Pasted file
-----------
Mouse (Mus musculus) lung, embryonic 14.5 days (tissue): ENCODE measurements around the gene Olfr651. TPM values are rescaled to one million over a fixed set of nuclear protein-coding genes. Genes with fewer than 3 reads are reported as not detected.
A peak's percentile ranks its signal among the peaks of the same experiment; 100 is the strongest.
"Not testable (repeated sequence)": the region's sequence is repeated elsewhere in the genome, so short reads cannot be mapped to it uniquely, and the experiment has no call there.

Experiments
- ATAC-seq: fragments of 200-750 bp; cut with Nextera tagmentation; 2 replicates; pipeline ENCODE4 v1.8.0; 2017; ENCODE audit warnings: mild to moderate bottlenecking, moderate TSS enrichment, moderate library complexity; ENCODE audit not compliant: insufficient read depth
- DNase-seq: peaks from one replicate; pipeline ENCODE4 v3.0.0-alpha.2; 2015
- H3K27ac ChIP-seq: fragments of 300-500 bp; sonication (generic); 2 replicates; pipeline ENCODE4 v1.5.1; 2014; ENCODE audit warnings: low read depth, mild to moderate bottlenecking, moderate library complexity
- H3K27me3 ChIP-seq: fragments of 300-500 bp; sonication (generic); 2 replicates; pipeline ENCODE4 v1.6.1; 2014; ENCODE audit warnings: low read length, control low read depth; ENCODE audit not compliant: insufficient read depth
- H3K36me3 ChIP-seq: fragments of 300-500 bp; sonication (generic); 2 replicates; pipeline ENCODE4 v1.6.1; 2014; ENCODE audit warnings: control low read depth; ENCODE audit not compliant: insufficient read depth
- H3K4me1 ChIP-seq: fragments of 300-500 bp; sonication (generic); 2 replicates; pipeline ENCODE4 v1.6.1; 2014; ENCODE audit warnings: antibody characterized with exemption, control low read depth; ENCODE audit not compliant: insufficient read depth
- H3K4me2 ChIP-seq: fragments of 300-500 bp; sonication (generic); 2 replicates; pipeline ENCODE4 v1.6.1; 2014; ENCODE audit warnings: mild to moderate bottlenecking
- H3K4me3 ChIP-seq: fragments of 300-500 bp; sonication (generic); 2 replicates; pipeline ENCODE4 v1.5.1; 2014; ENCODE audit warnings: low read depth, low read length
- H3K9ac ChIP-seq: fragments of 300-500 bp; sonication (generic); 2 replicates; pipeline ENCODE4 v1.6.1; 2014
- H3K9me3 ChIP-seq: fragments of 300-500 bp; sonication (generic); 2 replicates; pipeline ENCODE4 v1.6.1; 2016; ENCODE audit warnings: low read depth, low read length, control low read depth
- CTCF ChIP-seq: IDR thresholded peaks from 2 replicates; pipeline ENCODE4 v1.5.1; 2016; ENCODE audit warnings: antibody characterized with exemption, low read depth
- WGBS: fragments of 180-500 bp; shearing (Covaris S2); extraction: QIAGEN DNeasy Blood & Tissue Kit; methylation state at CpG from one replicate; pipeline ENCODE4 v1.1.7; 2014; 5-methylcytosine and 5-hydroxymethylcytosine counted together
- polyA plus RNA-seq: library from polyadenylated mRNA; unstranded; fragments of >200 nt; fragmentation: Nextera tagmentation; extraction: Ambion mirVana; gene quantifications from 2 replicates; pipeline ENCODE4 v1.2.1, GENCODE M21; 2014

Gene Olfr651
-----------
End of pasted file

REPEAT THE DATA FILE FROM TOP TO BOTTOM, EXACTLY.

Mouse (Mus musculus) lung, embryonic 14.5 days (tissue): ENCODE measurements around the gene Olfr651. TPM values are rescaled to one million over a fixed set of nuclear protein-coding genes. Genes with fewer than 3 reads are reported as not detected.
A peak's percentile ranks its signal among the peaks of the same experiment; 100 is the strongest.
"Not testable (repeated sequence)": the region's sequence is repeated elsewhere in the genome, so short reads cannot be mapped to it uniquely, and the experiment has no call there.

Experiments
- ATAC-seq: fragments of 200-750 bp; cut with Nextera tagmentation; 2 replicates; pipeline ENCODE4 v1.8.0; 2017; ENCODE audit warnings: mild to moderate bottlenecking, moderate TSS enrichment, moderate library complexity; ENCODE audit not compliant: insufficient read depth
- DNase-seq: peaks from one replicate; pipeline ENCODE4 v3.0.0-alpha.2; 2015
- H3K27ac ChIP-seq: fragments of 300-500 bp; sonication (generic); 2 replicates; pipeline ENCODE4 v1.5.1; 2014; ENCODE audit warnings: low read depth, mild to moderate bottlenecking, moderate library complexity
- H3K27me3 ChIP-seq: fragments of 300-500 bp; sonication (generic); 2 replicates; pipeline ENCODE4 v1.6.1; 2014; ENCODE audit warnings: low read length, control low read depth; ENCODE audit not compliant: insufficient read depth
- H3K36me3 ChIP-seq: fragments of 300-500 bp; sonication (generic); 2 replicates; pipeline ENCODE4 v1.6.1; 2014; ENCODE audit warnings: control low read depth; ENCODE audit not compliant: insufficient read depth
- H3K4me1 ChIP-seq: fragments of 300-500 bp; sonication (generic); 2 replicates; pipeline ENCODE4 v1.6.1; 2014; ENCODE audit warnings: antibody characterized with exemption, control low read depth; ENCODE audit not compliant: insufficient read depth
- H3K4me2 ChIP-seq: fragments of 300-500 bp; sonication (generic); 2 replicates; pipeline ENCODE4 v1.6.1; 2014; ENCODE audit warnings: mild to moderate bottlenecking
- H3K4me3 ChIP-seq: fragments of 300-500 bp; sonication (generic); 2 replicates; pipeline ENCODE4 v1.5.1; 2014; ENCODE audit warnings: low read depth, low read length
- H3K9ac ChIP-seq: fragments of 300-500 bp; sonication (generic); 2 replicates; pipeline ENCODE4 v1.6.1; 2014
- H3K9me3 ChIP-seq: fragments of 300-500 bp; sonication (generic); 2 replicates; pipeline ENCODE4 v1.6.1; 2016; ENCODE audit warnings: low read depth, low read length, control low read depth
- CTCF ChIP-seq: IDR thresholded peaks from 2 replicates; pipeline ENCODE4 v1.5.1; 2016; ENCODE audit warnings: antibody characterized with exemption, low read depth
- WGBS: fragments of 180-500 bp; shearing (Covaris S2); extraction: QIAGEN DNeasy Blood & Tissue Kit; methylation state at CpG from one replicate; pipeline ENCODE4 v1.1.7; 2014; 5-methylcytosine and 5-hydroxymethylcytosine counted together
- polyA plus RNA-seq: library from polyadenylated mRNA; unstranded; fragments of >200 nt; fragmentation: Nextera tagmentation; extraction: Ambion mirVana; gene quantifications from 2 replicates; pipeline ENCODE4 v1.2.1, GENCODE M21; 2014

Gene Olfr651